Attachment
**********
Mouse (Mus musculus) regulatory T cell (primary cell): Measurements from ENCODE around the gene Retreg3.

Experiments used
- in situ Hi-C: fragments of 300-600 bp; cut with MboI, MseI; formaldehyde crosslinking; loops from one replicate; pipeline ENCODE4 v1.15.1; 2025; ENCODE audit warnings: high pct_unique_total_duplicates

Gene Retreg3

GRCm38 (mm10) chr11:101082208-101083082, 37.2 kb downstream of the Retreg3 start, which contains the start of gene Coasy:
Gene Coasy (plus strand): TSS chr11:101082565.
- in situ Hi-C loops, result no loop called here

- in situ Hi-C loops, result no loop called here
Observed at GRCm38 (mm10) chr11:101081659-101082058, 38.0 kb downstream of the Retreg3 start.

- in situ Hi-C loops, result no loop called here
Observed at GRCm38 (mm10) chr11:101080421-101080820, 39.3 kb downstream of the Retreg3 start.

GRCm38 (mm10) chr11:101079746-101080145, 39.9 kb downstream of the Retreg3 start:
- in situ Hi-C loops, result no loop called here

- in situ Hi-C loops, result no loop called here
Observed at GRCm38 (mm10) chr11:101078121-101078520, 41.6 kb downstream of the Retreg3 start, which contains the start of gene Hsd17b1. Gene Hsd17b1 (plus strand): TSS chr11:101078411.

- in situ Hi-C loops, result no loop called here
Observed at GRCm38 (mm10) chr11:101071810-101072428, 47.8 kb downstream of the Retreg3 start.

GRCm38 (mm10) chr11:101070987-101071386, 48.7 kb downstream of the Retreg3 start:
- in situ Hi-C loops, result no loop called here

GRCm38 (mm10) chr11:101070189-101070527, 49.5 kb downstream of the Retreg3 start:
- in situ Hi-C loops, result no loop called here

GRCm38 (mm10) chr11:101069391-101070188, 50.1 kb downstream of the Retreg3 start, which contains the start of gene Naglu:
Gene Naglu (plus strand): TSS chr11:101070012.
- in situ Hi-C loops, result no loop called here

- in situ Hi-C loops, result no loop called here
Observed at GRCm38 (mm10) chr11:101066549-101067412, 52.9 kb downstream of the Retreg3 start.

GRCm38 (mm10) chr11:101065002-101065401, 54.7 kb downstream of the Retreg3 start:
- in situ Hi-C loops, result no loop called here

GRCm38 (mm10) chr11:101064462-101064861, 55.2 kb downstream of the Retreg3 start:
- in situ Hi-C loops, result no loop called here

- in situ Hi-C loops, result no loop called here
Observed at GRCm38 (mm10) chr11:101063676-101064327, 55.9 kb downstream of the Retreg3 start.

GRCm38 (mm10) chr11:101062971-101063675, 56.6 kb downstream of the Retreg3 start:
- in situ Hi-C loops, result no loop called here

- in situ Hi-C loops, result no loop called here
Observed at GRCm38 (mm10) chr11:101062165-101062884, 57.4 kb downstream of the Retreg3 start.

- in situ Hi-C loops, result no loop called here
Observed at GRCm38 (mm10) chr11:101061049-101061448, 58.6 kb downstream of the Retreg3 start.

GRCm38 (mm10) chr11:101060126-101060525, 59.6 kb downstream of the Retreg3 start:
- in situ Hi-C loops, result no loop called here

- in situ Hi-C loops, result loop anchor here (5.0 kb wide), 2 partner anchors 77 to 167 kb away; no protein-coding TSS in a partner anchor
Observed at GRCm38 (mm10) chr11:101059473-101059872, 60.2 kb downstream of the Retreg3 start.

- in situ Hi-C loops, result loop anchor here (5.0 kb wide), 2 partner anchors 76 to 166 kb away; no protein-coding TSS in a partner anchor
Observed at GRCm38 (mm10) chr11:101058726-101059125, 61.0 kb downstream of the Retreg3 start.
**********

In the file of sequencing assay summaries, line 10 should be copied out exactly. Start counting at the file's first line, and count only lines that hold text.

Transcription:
- in situ Hi-C loops, result no loop called here